The president of the NAMI group I went to from the next county over wrote to me with three suggestions for starting a support group. Her first suggestion was to start a NAMI group in my town as an extension of her group. She said that there would probably be guidelines that I would have to follow and that she would find out more if I was interested, which I am. If I could find a meeting place, it would be the ideal solution. I told her I'd be willing to ask around at the local churches or the town hall to find a place. Her second suggestion was to start a non NAMI support group for students with mental health problems. She said that a college in her town had started a group and that it was part of a nationwide organization and that she could find out more information about that as well. I told her that that was a good suggestion, but that I was more interested in having a meeting that was open to both the schools and the surrounding community, if possible. Her final suggestion was for me to lead a support group in her town, just for those with mental illness. She wants to split the meeting she has now into two groups-one for family members of those with mental illness and one for people with mental illness because the two groups have different needs. I told her that though I would love to lead her meeting, that her town was too far away for me to commit to being available on a weekly basis. I said that since I became ill, I have become anxious about driving, especially in bad weather and at night time, which is why I would much prefer starting a meeting in my town. I live close enough to town that even if the weather was terrible, I could walk to the meeting place and hold a meeting every week. Still, I feel honored that she considered me, since she only met me once. At the end of her email she asked if we could get together for lunch to talk about the possibilities and I replied definitely yes.
I am so pleased that she was thoughtful enough to think of these suggestions and contact me. She is a busy woman with a full time job as well as being the NAMI president of her county and I am grateful to her for reaching out to me. I am hoping that NAMI higher ups will give her permission to let me start a group in my town. To be under the wings of such a major national advocacy group can only be a good thing and give the group even more credibility in this community. For me, personally, it would be a wonderful introduction to my own community service and would boost my self-esteem a great deal. I am so excited by the prospect of it, but will know more after I meet with Ms. Stanley. I have lived in such isolation from others who suffer from mental illness for over a decade, but now, all because I reached out to this woman, I may finally get to meet others like me and form some long lasting bonds and do some good for others in the process. God willing. The main thing is that now I might be ready to actually take on some responsibility, which is such a good sign of progress in my recovery from schizophrenia. It's amazing how having the support of even one person has given me such a boost to get out there and make a difference.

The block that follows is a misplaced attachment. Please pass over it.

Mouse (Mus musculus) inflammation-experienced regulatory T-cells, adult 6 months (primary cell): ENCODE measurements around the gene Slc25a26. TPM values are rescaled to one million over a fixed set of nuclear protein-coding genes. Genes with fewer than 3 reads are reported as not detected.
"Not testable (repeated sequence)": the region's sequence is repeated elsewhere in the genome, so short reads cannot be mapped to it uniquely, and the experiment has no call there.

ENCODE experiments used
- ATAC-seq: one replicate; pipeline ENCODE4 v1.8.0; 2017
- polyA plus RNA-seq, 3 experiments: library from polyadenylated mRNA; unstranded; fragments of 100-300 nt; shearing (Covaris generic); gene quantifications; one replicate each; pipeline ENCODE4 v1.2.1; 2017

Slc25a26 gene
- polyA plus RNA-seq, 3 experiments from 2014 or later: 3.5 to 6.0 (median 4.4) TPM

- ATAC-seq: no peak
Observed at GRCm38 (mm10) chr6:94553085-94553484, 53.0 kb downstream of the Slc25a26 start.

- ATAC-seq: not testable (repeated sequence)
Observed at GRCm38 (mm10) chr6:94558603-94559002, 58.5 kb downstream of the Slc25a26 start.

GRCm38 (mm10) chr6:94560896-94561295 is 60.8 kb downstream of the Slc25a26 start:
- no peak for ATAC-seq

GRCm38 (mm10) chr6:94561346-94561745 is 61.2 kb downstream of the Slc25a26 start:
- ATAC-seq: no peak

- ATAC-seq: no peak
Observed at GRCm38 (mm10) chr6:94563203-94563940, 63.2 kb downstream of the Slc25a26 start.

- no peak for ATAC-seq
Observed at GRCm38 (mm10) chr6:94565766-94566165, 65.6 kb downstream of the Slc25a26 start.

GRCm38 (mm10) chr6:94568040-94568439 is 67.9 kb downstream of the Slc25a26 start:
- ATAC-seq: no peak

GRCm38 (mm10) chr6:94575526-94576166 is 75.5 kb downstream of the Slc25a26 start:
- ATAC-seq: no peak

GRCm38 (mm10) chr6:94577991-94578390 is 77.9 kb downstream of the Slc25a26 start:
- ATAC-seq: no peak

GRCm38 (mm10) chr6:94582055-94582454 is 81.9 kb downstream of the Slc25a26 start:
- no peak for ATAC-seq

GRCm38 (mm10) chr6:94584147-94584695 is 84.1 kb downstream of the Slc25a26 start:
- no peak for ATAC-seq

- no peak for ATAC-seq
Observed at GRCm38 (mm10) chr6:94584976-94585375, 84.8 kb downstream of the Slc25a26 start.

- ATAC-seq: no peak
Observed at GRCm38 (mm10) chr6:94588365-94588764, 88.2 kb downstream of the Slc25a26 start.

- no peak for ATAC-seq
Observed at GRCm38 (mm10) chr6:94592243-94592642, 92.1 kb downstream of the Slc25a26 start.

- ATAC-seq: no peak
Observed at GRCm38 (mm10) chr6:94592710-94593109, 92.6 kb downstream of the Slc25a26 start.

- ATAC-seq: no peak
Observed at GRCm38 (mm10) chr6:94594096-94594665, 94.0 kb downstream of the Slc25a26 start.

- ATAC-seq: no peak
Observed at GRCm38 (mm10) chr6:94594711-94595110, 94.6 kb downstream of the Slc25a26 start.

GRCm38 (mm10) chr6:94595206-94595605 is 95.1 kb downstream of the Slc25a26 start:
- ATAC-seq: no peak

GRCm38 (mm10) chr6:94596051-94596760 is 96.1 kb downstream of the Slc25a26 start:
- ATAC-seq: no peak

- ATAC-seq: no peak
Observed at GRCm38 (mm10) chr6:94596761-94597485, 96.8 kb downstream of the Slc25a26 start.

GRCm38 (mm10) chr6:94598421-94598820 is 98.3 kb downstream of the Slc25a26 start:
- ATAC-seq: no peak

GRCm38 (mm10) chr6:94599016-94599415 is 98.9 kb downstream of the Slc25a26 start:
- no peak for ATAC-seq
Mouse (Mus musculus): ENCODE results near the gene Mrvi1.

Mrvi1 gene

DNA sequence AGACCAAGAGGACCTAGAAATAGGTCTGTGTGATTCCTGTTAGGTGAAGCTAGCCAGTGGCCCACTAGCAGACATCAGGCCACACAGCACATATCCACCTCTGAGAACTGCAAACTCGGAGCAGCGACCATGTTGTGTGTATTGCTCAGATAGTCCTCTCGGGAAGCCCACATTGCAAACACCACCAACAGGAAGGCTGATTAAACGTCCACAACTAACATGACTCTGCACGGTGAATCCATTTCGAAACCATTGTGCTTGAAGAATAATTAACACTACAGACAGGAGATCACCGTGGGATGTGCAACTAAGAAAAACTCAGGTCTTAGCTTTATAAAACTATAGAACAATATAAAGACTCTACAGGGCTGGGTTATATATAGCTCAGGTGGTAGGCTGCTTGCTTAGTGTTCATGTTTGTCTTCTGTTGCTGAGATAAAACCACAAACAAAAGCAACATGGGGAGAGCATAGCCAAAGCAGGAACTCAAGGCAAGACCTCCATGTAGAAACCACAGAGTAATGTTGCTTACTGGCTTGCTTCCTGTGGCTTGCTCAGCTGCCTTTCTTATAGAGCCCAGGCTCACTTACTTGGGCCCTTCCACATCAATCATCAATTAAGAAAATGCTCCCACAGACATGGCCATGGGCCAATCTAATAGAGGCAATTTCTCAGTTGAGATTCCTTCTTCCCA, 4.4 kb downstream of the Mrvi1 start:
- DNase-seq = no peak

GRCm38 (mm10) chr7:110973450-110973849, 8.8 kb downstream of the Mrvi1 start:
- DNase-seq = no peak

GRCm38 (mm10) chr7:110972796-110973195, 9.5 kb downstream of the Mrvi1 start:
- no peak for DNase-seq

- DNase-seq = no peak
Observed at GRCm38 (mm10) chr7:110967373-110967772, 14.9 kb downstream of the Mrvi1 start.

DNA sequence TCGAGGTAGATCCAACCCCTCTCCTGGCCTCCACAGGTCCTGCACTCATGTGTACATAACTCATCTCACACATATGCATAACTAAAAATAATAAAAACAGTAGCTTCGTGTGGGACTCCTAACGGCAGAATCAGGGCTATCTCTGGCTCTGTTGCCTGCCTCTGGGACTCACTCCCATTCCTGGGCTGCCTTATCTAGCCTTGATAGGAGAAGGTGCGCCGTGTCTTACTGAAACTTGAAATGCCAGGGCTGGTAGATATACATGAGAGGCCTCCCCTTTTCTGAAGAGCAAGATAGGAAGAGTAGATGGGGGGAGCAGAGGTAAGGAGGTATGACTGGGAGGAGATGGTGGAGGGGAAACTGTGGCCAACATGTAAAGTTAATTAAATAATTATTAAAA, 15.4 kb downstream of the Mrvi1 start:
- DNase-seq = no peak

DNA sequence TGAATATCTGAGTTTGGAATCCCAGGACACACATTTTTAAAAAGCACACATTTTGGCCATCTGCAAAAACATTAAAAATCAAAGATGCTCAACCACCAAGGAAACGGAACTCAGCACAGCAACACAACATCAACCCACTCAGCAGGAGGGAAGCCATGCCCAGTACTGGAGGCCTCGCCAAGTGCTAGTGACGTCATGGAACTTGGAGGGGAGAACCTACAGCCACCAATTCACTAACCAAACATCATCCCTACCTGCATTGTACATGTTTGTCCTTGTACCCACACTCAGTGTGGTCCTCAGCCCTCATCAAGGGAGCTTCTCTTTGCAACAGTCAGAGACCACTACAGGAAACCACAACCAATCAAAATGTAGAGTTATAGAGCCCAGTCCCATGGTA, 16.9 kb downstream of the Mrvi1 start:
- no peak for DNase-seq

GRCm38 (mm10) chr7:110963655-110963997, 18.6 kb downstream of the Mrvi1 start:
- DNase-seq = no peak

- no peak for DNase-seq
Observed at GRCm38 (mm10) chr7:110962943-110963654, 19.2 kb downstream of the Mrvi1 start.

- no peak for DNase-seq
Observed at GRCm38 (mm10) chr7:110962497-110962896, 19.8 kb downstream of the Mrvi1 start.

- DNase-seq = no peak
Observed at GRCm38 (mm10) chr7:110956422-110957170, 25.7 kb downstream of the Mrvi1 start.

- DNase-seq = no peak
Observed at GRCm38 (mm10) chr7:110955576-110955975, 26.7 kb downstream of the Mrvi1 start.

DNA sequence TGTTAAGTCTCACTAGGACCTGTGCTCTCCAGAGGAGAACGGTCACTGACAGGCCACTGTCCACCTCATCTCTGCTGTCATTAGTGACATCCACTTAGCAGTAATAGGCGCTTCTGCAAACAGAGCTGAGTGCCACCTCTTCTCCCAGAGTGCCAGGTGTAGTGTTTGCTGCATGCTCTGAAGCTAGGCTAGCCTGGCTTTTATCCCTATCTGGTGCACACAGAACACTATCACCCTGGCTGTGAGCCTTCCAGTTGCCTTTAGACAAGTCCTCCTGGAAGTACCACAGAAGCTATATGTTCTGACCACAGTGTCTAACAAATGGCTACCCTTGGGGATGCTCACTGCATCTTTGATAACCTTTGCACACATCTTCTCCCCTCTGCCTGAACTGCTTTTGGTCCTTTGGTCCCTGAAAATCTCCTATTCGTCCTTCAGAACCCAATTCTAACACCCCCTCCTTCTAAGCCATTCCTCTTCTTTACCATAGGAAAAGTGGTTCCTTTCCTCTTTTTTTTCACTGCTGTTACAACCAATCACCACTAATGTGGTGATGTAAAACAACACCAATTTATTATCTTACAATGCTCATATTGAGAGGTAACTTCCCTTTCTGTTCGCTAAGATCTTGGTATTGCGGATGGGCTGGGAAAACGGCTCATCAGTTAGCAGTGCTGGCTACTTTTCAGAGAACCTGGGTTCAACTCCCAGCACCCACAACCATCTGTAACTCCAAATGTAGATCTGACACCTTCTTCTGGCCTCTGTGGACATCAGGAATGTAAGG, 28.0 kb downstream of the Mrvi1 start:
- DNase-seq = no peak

A Recovery Blog
This blog is about my continuing recovery from severe mental illness. I celebrate this recovery by continuing to write, by sharing my music and artwork and by exploring Buddhist ideas and concepts. I claim that the yin/yang symbol is representative of all of us because I have found that even in the midst of acute psychosis there is still sense, method and even a kind of balance. We are more resilient than we think. We can cross beyond the edge of the sane world and return to tell the tale. A deeper kind of balance takes hold when we get honest, when we reach out for help, when we tell our stories.